CA17: Khanna’s camp knocks Honda’s new role

Rep. Mike Honda has a new role in Congress – and his challenger has something to say about it.

honda.jpgHonda, D-San Jose, has become the acting ranking member on the House Appropriations Subcommittee for Commerce, Justice, Science and Related Agencies – the panel holding the purse strings for federal agencies from the FBI to NASA. That’s because the previous ranking member stepped down: Rep. Chaka Fattah, D-Pa., was charged last week in a 29-count racketeering conspiracy indictment.

But Honda’s ascension also comes shortly after the House Ethics Committee announced it’s taking some more time to probe misconduct allegations against him, rooted in claims that his staff coordinated with his re-election campaign on some pay-to-play activities.

That complaint was filed last September by supporters of fellow Democrat Ro Khanna, the former Obama administration official from Fremont who lost November’s election to Honda by 3.6 percentage points. The Office of Congressional Ethics reviewed the complaint and referred it to the Ethics Committee on June 5; House rules require that the committee notify the public if it needs more than 45 days to review an OCE report.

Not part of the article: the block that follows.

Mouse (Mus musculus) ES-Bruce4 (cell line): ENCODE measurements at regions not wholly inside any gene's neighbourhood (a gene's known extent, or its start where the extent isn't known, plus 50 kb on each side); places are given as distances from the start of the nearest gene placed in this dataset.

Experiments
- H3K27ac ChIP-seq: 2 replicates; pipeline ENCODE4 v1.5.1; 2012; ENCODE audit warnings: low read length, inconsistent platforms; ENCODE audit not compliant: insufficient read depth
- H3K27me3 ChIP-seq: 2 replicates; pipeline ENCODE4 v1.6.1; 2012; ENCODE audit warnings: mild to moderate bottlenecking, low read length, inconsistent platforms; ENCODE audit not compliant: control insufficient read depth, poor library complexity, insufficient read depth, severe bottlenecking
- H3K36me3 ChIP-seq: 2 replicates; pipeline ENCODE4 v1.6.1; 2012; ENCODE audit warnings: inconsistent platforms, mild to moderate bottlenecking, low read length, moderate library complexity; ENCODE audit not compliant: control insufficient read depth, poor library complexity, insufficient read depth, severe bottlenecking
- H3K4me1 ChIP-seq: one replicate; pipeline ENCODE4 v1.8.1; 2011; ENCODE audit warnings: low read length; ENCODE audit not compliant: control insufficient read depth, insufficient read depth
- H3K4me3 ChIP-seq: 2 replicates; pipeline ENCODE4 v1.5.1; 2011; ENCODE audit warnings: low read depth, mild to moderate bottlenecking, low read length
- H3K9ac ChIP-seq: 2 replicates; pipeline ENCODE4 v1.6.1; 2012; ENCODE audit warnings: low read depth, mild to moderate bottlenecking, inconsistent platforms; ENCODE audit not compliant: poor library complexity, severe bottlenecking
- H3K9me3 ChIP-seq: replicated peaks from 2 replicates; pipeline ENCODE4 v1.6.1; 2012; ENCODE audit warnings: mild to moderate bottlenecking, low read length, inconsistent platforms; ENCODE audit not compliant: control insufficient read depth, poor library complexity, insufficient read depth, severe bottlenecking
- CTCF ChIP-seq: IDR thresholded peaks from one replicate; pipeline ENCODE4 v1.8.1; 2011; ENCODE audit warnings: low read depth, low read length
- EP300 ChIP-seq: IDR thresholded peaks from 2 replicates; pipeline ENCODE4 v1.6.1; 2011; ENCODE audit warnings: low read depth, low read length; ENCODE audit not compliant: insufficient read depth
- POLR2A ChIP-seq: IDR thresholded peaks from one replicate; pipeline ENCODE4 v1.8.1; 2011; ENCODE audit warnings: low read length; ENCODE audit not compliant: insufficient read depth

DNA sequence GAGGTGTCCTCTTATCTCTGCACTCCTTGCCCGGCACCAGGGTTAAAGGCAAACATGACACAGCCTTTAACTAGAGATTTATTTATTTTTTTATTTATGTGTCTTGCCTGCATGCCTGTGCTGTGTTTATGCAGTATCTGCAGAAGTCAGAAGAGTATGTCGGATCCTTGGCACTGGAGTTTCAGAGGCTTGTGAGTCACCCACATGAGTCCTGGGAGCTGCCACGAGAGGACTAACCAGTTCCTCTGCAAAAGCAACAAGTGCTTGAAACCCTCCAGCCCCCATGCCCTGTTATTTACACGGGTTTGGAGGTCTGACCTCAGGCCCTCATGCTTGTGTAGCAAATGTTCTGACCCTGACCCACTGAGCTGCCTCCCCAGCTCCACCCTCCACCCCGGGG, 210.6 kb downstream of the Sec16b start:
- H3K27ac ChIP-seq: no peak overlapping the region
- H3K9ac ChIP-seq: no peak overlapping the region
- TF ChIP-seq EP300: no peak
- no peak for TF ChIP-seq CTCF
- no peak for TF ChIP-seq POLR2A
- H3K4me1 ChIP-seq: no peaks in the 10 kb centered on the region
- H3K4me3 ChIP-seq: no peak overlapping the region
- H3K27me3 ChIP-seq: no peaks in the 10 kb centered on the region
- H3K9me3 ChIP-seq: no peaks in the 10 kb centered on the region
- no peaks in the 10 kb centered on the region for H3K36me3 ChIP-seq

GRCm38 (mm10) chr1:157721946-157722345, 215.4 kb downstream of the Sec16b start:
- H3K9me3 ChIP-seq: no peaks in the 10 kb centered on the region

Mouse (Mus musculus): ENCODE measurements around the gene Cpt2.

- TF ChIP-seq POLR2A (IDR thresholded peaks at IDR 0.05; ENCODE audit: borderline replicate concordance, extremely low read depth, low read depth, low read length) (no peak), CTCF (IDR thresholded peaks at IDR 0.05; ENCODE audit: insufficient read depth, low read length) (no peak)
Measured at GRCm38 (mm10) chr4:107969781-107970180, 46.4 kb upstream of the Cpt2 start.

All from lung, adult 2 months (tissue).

There’s a big difference between a 29-count criminal indictment after a long-running Justice Department investigation and a not-yet-completed probe of possible ethics violations, but some conservatives are having a field day with it nonetheless. “Dems struggle to find untainted rep for appropriations committee,” read a recent Breitbart News Network headline.

Honda said by email Tuesday that in his new role as the subcommittee’s acting ranking member, “I look forward to continuing to bring the voice of Silicon Valley to Congress and delivering results for the people I represent. I have lived a life of public service and look forward to continuing to do so in this new role in the coming months and years.”

Regarding the ethics probe, he said, “My staff and I continue to cooperate fully with the Ethics Committee in this matter. This ongoing process does not relate to my responsibilities in my new role.”

Ro KhannaKhanna campaign spokesman Hari Sevugan said Tuesday that Honda and his staff “should be accorded due process to address these pay-to-play allegations.”